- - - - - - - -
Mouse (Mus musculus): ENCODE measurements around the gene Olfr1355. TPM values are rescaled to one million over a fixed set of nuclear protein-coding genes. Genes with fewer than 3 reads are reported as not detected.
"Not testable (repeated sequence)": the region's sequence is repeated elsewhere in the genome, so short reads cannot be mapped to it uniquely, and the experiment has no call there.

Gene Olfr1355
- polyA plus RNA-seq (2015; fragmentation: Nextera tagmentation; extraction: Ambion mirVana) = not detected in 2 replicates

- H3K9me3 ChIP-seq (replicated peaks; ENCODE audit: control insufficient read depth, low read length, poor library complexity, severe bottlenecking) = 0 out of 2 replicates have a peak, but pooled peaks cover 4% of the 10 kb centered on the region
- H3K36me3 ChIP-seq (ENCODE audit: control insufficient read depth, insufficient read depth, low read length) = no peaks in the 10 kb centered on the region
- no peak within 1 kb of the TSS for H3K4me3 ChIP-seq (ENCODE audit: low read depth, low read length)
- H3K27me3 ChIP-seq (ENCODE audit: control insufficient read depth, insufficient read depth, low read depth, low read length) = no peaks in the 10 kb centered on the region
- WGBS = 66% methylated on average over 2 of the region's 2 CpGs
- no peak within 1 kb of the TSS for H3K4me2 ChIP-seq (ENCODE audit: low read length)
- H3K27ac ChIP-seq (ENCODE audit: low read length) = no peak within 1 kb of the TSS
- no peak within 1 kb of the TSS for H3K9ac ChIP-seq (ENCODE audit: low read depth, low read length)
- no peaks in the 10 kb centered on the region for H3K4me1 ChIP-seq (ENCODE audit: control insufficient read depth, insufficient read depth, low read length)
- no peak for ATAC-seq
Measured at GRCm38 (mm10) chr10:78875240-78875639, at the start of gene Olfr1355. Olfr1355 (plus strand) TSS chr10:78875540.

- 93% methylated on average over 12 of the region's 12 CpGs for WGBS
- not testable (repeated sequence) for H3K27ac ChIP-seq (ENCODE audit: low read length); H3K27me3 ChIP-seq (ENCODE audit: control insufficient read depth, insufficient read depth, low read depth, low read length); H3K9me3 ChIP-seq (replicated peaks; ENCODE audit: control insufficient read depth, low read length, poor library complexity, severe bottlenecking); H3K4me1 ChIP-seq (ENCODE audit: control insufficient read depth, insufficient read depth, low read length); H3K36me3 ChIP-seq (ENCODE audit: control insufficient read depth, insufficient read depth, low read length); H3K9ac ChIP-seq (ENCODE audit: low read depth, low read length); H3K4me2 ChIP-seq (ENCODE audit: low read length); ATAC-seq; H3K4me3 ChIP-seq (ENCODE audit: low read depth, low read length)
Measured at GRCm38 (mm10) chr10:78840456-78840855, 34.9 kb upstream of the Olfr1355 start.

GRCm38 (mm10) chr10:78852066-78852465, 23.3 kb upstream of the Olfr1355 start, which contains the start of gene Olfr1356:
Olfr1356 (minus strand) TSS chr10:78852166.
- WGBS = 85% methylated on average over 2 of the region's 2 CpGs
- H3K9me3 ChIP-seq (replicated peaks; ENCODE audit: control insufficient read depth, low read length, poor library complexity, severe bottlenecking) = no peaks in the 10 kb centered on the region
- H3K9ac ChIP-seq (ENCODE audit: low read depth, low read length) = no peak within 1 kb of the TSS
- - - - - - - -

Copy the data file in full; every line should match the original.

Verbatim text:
Mouse (Mus musculus): ENCODE measurements around the gene Olfr1355. TPM values are rescaled to one million over a fixed set of nuclear protein-coding genes. Genes with fewer than 3 reads are reported as not detected.
"Not testable (repeated sequence)": the region's sequence is repeated elsewhere in the genome, so short reads cannot be mapped to it uniquely, and the experiment has no call there.

Gene Olfr1355
- polyA plus RNA-seq (2015; fragmentation: Nextera tagmentation; extraction: Ambion mirVana) = not detected in 2 replicates

- H3K9me3 ChIP-seq (replicated peaks; ENCODE audit: control insufficient read depth, low read length, poor library complexity, severe bottlenecking) = 0 out of 2 replicates have a peak, but pooled peaks cover 4% of the 10 kb centered on the region
- H3K36me3 ChIP-seq (ENCODE audit: control insufficient read depth, insufficient read depth, low read length) = no peaks in the 10 kb centered on the region
- no peak within 1 kb of the TSS for H3K4me3 ChIP-seq (ENCODE audit: low read depth, low read length)
- H3K27me3 ChIP-seq (ENCODE audit: control insufficient read depth, insufficient read depth, low read depth, low read length) = no peaks in the 10 kb centered on the region
- WGBS = 66% methylated on average over 2 of the region's 2 CpGs
- no peak within 1 kb of the TSS for H3K4me2 ChIP-seq (ENCODE audit: low read length)
- H3K27ac ChIP-seq (ENCODE audit: low read length) = no peak within 1 kb of the TSS
- no peak within 1 kb of the TSS for H3K9ac ChIP-seq (ENCODE audit: low read depth, low read length)
- no peaks in the 10 kb centered on the region for H3K4me1 ChIP-seq (ENCODE audit: control insufficient read depth, insufficient read depth, low read length)
- no peak for ATAC-seq
Measured at GRCm38 (mm10) chr10:78875240-78875639, at the start of gene Olfr1355. Olfr1355 (plus strand) TSS chr10:78875540.

- 93% methylated on average over 12 of the region's 12 CpGs for WGBS
- not testable (repeated sequence) for H3K27ac ChIP-seq (ENCODE audit: low read length); H3K27me3 ChIP-seq (ENCODE audit: control insufficient read depth, insufficient read depth, low read depth, low read length); H3K9me3 ChIP-seq (replicated peaks; ENCODE audit: control insufficient read depth, low read length, poor library complexity, severe bottlenecking); H3K4me1 ChIP-seq (ENCODE audit: control insufficient read depth, insufficient read depth, low read length); H3K36me3 ChIP-seq (ENCODE audit: control insufficient read depth, insufficient read depth, low read length); H3K9ac ChIP-seq (ENCODE audit: low read depth, low read length); H3K4me2 ChIP-seq (ENCODE audit: low read length); ATAC-seq; H3K4me3 ChIP-seq (ENCODE audit: low read depth, low read length)
Measured at GRCm38 (mm10) chr10:78840456-78840855, 34.9 kb upstream of the Olfr1355 start.

GRCm38 (mm10) chr10:78852066-78852465, 23.3 kb upstream of the Olfr1355 start, which contains the start of gene Olfr1356:
Olfr1356 (minus strand) TSS chr10:78852166.
- WGBS = 85% methylated on average over 2 of the region's 2 CpGs
- H3K9me3 ChIP-seq (replicated peaks; ENCODE audit: control insufficient read depth, low read length, poor library complexity, severe bottlenecking) = no peaks in the 10 kb centered on the region
- H3K9ac ChIP-seq (ENCODE audit: low read depth, low read length) = no peak within 1 kb of the TSS